The Likud responded by accusing Ramon of "stooping to a new low in chutzpah and political undermining" and Kadima leader Tzipi Livni of complacency towards Ramon's act by not condemning or firing him. They noted that Yediot Aharonot reported in May that Ramon had told American National security council Middle East desk head Dan Shapiro not to bother with Netanyahu and to wait for Livni.

"On one hand Livni, Ramon and Kadima complain that there is no diplomatic process, but on the other hand Ramon is systematically trying to harm the sabotage the peace process for narrow political gain."

Ramon denied this in an interview with Israel Radio's Yaron Deckel on Sunday and pointed fingers at Netanyahu, who told the Knesset Foreign Affairs and Defense committee last Monday that politicians on the Left were "systematically sabotaging the start of talks with the Palestinians." When MKs asked Netanyahu whom he was referring to, he joked he could only tell the committee's intelligence subcommittee .

"What is [the anonymous witness] afraid of?" Ramon asked. "It might be, and there are rumors that attest to this, that he is connected directly or indirectly to the Prime Minister's Office... [Netanyahu] himself said there are Israelis who are harming the diplomatic process. Using sensitive intelligence information to try to get a political advantage is a crime."

Ramon said that two of the witness's statements harmed his credibility. The first was his claim that President Shimon Peres sent Ramon to harm the diplomatic process. The second was his report that former MK Azmi Bishara, who is wanted in Israel for assisting Hamas during the Second Lebanon War, called Erekat during the conversation with Ramon.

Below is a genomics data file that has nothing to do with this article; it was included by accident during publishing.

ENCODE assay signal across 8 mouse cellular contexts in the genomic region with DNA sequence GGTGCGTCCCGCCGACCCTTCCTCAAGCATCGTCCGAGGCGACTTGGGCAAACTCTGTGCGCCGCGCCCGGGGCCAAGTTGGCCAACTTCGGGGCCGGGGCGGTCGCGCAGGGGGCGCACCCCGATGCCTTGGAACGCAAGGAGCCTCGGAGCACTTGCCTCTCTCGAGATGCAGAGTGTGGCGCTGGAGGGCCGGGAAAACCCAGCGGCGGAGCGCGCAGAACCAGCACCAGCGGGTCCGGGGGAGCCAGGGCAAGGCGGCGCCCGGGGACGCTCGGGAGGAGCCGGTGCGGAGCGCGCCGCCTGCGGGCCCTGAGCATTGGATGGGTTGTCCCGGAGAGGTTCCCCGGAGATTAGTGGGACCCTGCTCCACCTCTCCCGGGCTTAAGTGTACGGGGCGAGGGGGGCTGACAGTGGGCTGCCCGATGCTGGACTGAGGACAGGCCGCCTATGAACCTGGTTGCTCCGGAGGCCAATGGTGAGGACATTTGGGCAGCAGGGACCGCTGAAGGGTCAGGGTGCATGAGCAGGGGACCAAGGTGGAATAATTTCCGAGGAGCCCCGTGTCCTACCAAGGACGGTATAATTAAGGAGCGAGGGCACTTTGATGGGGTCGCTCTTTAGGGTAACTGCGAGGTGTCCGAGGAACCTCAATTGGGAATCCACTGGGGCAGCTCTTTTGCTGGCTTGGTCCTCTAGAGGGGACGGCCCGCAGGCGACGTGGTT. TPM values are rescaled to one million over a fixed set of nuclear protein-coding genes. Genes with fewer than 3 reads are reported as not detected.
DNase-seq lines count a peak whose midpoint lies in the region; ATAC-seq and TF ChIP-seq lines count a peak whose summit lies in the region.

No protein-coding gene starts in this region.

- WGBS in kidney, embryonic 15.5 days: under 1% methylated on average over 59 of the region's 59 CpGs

"Everyone knows Peres would never harm peace and that the Palestinian Authority's leadership detests Bishara," Ramon said.

When asked whether he indeed advised Erekat not to enter talks, he responded that he supported direct talks on the issues of borders and security, but not yet on more sensitive issues like Jerusalem and refugees. He stressed that he said the same things in private talks with Palestinian leaders and open interviews on the radio.

"I told Erekat to negotiate," Ramon said. "But I said that if Netanyahu doesn't adopt any [historical] terms of reference, nothing will come out of these talks. Netanyahu wants to keep the status quo while putting on a show. He doesn't intend to negotiate seriously with the Palestinians."

The Likud responded by accusing Ramon of "stooping to a new low in chutzpah and political undermining" and Kadima leader Tzipi Livni of complacency towards Ramon's act by not condemning or firing him. They noted that Yediot Aharonot reported in May that Ramon had told American National security council Middle East desk head Dan Shapiro not to bother with Netanyahu and to wait for Livni.

"On one hand Livni, Ramon and Kadima complain that there is no diplomatic process, but on the other hand Ramon is systematically trying to harm the sabotage the peace process for narrow political gain."